No matter how you look at it, marijuana is a mind-altering substance, Horowitz said. He is concerned that the excitement around legalization in the state means that people are forgetting about that reality.   

“Marijuana shouldn’t be an immediate go-to for pain,” Horowitz said. “Anytime you put a mind- or mood-altering substance into your body you are at risk of altering your ability to function, and for a subset of people, over time you are at risk of becoming addicted.”

Cannabis proponents argue that the potential for cannabis addiction is low, especially when compared to opiate-based medications that are commonly used to treat pain. Joseph Westwater, an emergency medicine physician and CEO of Minnesota Medical Solutions, said that patients and practitioners should keep that in mind when they are considering options to treat pain.

Drew Horowitz
Drew Horowitz
“The addictive profile for cannabis is 9 to 11 percent of the general population,” Westwater said. “The withdrawal symptoms from cannabis are mild. You can’t overdose on it. The side effects are minimal.” These facts make cannabis a much better option for pain treatment than existing opiate-based medications, Westwater said. And in cases of severe pain, cannabis can safely be used in combination with opioids, helping patients reduce the amount of the drug they need to use to control their pain.    

Medical cannabis ”is not the answer for everybody,” Westwater added. “I would never claim someone could just get by with cannabis for severe pain. But as an adjunct it allows people to minimize their use of other meds that may be effective for them.”

Seppala said it is important not to let societal enthusiasm about medical cannabis blind us to reality. While the percentage of people who may become addicted to marijuana sounds low in the scheme of things, the numbers still represent individuals who may one day struggle with addiction.  

“That 8 to 10 percent of people who may become addicted tend to get ignored by the proponents of legalization,” Seppala said. And it’s not just the risk of addiction, he added: “Any problems with cannabis get ignored or neglected by that group.”

Westwater said that he thinks the benefits of medical cannabis for pain relief are too great to ignore.

“It’s pretty clear that patients get relief from their intractable pain in large numbers,” he said. “That was documented by the National Academy of Sciences in a report released in 2017. There is good evidence, maybe more than that, that medical cannabis truly works for pain.”

‘A lot of our patients are no longer on opiates at all’

Some medical professionals tout cannabis as a way to help people with chronic pain reduce — or even eliminate — their dependence on opioids and other potentially addictive medications.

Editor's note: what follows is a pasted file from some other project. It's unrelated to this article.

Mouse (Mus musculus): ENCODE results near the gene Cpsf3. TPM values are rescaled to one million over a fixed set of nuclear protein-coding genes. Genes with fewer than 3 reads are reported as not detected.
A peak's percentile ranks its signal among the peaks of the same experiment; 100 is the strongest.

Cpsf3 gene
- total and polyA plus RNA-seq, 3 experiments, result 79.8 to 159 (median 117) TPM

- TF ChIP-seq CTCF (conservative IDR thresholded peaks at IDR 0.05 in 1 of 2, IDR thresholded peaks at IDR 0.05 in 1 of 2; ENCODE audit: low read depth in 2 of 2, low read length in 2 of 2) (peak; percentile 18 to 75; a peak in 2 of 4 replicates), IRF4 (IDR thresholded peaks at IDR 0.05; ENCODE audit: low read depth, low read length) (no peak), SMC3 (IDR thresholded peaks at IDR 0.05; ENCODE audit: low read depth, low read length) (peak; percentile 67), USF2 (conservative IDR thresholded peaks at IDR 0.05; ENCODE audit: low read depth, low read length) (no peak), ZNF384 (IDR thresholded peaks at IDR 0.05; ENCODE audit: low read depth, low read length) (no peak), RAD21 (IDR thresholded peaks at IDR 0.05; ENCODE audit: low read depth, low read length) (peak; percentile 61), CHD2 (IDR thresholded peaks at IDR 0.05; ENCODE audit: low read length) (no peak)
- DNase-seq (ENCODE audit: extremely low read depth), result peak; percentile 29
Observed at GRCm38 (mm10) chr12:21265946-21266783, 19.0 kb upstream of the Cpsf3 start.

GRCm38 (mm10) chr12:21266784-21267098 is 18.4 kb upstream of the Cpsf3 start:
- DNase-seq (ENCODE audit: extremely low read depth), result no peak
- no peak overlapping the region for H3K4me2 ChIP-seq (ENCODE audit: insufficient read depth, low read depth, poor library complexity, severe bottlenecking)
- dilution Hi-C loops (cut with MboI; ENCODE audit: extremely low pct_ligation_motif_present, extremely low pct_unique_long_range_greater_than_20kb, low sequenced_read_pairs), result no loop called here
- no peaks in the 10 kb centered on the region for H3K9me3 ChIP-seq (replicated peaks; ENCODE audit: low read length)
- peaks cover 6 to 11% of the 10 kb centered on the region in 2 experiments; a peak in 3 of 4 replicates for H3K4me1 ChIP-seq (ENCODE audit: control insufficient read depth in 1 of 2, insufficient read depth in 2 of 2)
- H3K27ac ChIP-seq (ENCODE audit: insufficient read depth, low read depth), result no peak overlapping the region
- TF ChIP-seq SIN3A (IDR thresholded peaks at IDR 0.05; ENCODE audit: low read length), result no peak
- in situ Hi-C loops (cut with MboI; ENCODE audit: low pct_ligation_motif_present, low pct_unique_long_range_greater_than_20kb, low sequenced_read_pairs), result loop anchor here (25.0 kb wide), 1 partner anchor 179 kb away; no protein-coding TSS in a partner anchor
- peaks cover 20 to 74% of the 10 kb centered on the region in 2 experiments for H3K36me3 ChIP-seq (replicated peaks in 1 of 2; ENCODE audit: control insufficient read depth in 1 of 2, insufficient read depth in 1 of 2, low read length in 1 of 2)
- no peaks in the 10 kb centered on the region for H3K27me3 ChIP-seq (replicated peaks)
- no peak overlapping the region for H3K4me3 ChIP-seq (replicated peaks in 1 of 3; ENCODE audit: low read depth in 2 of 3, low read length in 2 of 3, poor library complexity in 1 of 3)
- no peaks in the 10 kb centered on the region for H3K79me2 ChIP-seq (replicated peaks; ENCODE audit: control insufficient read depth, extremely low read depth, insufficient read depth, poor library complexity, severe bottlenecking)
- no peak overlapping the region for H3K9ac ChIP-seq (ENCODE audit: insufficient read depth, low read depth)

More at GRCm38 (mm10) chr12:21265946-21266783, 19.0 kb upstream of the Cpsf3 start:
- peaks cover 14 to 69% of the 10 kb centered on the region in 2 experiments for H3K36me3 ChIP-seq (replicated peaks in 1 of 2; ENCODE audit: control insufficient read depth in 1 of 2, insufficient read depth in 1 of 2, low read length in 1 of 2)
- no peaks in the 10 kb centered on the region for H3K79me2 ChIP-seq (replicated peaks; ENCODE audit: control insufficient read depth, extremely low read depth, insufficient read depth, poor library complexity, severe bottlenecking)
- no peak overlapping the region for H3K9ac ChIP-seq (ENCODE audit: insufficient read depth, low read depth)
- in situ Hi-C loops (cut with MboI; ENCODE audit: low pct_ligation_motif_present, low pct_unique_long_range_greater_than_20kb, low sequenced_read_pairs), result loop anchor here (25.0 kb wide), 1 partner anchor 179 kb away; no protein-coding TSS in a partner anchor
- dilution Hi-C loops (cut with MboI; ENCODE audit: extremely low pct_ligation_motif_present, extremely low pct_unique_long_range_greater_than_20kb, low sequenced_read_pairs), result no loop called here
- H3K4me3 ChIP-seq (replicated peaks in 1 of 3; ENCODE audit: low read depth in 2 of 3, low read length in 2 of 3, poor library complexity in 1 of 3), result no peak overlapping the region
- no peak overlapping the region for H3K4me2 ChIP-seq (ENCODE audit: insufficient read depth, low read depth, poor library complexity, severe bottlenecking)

Because it has been shown to reduce pain in many individuals, providers have tried using cannabis to taper patients off opioid-based drugs.

Through the supervised use of medical cannabis, “Many people find that they are able to reduce their reliance on opioids and benzodiazepines, and have a higher quality of life with less anxiety,” Westwater said. “We don’t say it works for everybody. We don’t say it is a miracle drug. But it has been quite helpful for many people.”

Huynh agrees. “It’s been amazing for some of our patients,” he said. “A lot are no longer on opiates at all, or if they are still on pain meds, they have greatly reduced the number they are taking, or reduced the number of times they are taking it in a day.”

That said, cannabis doesn’t always help everyone stop using other medications. “There is a small percentage that medical cannabis doesn’t help,” Huynh said. He and his colleagues understand that cannabis is not a miracle cure for everyone, so they always proceed with caution in cases when working with an individual who is attempting to taper.

“We never we never tell patients to stop opiates cold turkey,” he explained. “What if this doesn’t work for them? Then they are out high and dry.”

Joseph Westwater
MinnPost photo by Andy Steiner
Joseph Westwater: “I would never claim someone could just get by with cannabis for severe pain. But as an adjunct it allows people to minimize their use of other meds that may be effective for them.”
Seppala is suspect of claims that cannabis can help people end opioid addiction. “I haven’t seen proof of the ability of cannabis to provide a way to end opioid dependence for folks,” he said. “I’m not sure about that one.”

Could the current enthusiasm about medical cannabis as a cure-all be a health fad?

Westwater likes to step back and take what he sees as a rational approach.

“I don’t think it’s a fad,” he said, “but I’m old enough to realize that I don’t know enough to say for certain. If you go back 120 years, everybody thought cocaine was the answer for pain. If you go back how many years, morphine was the answer.” Westwater said that decades of medical experience have made him jaded enough to realize that the pendulum may one day swing in the other direction.

“We may go too far,” he continued, “but what convinces me that we might actually be heading in the right direction here is the drug’s safety profile. That’s the key of cannabis for pain. I haven’t seen anything better yet.”

A day in a dispensary

Minnesota Medical Solutions’ downtown Minneapolis dispensary mostly looks and feels like an ordinary doctor’s office, except for the fact that the door is locked, and visitors are buzzed in with a question: “Are you a registered patient?”